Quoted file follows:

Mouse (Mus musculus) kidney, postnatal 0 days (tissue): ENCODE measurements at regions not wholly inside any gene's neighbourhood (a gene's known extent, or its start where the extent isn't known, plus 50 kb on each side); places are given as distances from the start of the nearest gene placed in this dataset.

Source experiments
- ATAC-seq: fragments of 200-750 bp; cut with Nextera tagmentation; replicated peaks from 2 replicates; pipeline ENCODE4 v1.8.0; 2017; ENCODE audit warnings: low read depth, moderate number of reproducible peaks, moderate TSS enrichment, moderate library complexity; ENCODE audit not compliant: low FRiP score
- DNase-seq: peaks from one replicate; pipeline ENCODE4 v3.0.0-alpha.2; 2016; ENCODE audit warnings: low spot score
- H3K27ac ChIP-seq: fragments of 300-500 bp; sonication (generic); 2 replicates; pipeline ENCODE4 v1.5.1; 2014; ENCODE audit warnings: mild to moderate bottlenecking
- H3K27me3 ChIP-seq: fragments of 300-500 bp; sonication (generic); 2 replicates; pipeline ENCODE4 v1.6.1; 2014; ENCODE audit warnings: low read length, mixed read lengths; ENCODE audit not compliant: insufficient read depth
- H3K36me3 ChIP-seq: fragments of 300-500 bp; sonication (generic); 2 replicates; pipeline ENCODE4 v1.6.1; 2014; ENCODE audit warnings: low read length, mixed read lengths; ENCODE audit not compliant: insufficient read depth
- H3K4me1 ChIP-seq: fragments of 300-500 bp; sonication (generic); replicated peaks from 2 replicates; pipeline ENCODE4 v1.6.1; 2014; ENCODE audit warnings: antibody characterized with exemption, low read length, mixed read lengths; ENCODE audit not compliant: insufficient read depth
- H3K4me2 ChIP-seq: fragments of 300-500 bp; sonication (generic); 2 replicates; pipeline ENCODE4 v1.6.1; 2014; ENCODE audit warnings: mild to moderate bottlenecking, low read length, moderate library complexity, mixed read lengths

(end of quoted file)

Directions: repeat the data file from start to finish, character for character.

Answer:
Mouse (Mus musculus) kidney, postnatal 0 days (tissue): ENCODE measurements at regions not wholly inside any gene's neighbourhood (a gene's known extent, or its start where the extent isn't known, plus 50 kb on each side); places are given as distances from the start of the nearest gene placed in this dataset.

Source experiments
- ATAC-seq: fragments of 200-750 bp; cut with Nextera tagmentation; replicated peaks from 2 replicates; pipeline ENCODE4 v1.8.0; 2017; ENCODE audit warnings: low read depth, moderate number of reproducible peaks, moderate TSS enrichment, moderate library complexity; ENCODE audit not compliant: low FRiP score
- DNase-seq: peaks from one replicate; pipeline ENCODE4 v3.0.0-alpha.2; 2016; ENCODE audit warnings: low spot score
- H3K27ac ChIP-seq: fragments of 300-500 bp; sonication (generic); 2 replicates; pipeline ENCODE4 v1.5.1; 2014; ENCODE audit warnings: mild to moderate bottlenecking
- H3K27me3 ChIP-seq: fragments of 300-500 bp; sonication (generic); 2 replicates; pipeline ENCODE4 v1.6.1; 2014; ENCODE audit warnings: low read length, mixed read lengths; ENCODE audit not compliant: insufficient read depth
- H3K36me3 ChIP-seq: fragments of 300-500 bp; sonication (generic); 2 replicates; pipeline ENCODE4 v1.6.1; 2014; ENCODE audit warnings: low read length, mixed read lengths; ENCODE audit not compliant: insufficient read depth
- H3K4me1 ChIP-seq: fragments of 300-500 bp; sonication (generic); replicated peaks from 2 replicates; pipeline ENCODE4 v1.6.1; 2014; ENCODE audit warnings: antibody characterized with exemption, low read length, mixed read lengths; ENCODE audit not compliant: insufficient read depth
- H3K4me2 ChIP-seq: fragments of 300-500 bp; sonication (generic); 2 replicates; pipeline ENCODE4 v1.6.1; 2014; ENCODE audit warnings: mild to moderate bottlenecking, low read length, moderate library complexity, mixed read lengths